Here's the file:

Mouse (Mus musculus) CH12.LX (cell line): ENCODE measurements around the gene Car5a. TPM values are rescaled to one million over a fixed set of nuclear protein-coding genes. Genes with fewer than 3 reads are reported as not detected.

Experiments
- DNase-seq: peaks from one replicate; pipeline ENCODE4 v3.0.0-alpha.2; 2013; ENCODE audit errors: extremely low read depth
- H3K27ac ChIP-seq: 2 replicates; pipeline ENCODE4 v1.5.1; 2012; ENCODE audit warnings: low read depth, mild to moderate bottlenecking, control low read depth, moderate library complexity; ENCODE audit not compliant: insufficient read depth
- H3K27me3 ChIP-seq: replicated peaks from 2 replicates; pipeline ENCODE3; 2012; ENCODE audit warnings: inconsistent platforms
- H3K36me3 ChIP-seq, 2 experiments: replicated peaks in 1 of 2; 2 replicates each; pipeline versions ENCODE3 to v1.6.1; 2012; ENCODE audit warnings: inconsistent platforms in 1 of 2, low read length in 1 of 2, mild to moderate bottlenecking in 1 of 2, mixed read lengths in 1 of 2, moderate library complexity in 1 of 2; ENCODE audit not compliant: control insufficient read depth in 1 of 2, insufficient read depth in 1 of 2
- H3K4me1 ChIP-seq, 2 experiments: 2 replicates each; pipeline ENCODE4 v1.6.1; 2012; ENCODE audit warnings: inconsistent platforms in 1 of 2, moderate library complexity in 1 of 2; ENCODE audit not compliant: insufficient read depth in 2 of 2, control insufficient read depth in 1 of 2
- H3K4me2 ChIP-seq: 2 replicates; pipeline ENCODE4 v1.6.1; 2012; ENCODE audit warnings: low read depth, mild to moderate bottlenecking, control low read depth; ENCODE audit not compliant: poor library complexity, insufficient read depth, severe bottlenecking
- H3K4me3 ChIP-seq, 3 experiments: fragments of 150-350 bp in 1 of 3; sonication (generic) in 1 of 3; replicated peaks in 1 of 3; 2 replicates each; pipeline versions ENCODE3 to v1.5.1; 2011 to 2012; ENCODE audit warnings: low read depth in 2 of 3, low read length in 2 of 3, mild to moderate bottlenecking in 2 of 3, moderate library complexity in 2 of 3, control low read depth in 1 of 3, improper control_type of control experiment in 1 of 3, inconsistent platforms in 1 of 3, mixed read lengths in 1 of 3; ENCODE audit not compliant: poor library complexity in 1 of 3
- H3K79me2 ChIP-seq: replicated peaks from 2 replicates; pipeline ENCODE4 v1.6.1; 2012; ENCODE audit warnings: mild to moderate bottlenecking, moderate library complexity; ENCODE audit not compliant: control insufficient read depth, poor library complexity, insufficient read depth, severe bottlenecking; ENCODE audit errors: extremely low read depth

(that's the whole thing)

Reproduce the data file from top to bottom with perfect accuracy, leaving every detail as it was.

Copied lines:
Mouse (Mus musculus) CH12.LX (cell line): ENCODE measurements around the gene Car5a. TPM values are rescaled to one million over a fixed set of nuclear protein-coding genes. Genes with fewer than 3 reads are reported as not detected.

Experiments
- DNase-seq: peaks from one replicate; pipeline ENCODE4 v3.0.0-alpha.2; 2013; ENCODE audit errors: extremely low read depth
- H3K27ac ChIP-seq: 2 replicates; pipeline ENCODE4 v1.5.1; 2012; ENCODE audit warnings: low read depth, mild to moderate bottlenecking, control low read depth, moderate library complexity; ENCODE audit not compliant: insufficient read depth
- H3K27me3 ChIP-seq: replicated peaks from 2 replicates; pipeline ENCODE3; 2012; ENCODE audit warnings: inconsistent platforms
- H3K36me3 ChIP-seq, 2 experiments: replicated peaks in 1 of 2; 2 replicates each; pipeline versions ENCODE3 to v1.6.1; 2012; ENCODE audit warnings: inconsistent platforms in 1 of 2, low read length in 1 of 2, mild to moderate bottlenecking in 1 of 2, mixed read lengths in 1 of 2, moderate library complexity in 1 of 2; ENCODE audit not compliant: control insufficient read depth in 1 of 2, insufficient read depth in 1 of 2
- H3K4me1 ChIP-seq, 2 experiments: 2 replicates each; pipeline ENCODE4 v1.6.1; 2012; ENCODE audit warnings: inconsistent platforms in 1 of 2, moderate library complexity in 1 of 2; ENCODE audit not compliant: insufficient read depth in 2 of 2, control insufficient read depth in 1 of 2
- H3K4me2 ChIP-seq: 2 replicates; pipeline ENCODE4 v1.6.1; 2012; ENCODE audit warnings: low read depth, mild to moderate bottlenecking, control low read depth; ENCODE audit not compliant: poor library complexity, insufficient read depth, severe bottlenecking
- H3K4me3 ChIP-seq, 3 experiments: fragments of 150-350 bp in 1 of 3; sonication (generic) in 1 of 3; replicated peaks in 1 of 3; 2 replicates each; pipeline versions ENCODE3 to v1.5.1; 2011 to 2012; ENCODE audit warnings: low read depth in 2 of 3, low read length in 2 of 3, mild to moderate bottlenecking in 2 of 3, moderate library complexity in 2 of 3, control low read depth in 1 of 3, improper control_type of control experiment in 1 of 3, inconsistent platforms in 1 of 3, mixed read lengths in 1 of 3; ENCODE audit not compliant: poor library complexity in 1 of 3
- H3K79me2 ChIP-seq: replicated peaks from 2 replicates; pipeline ENCODE4 v1.6.1; 2012; ENCODE audit warnings: mild to moderate bottlenecking, moderate library complexity; ENCODE audit not compliant: control insufficient read depth, poor library complexity, insufficient read depth, severe bottlenecking; ENCODE audit errors: extremely low read depth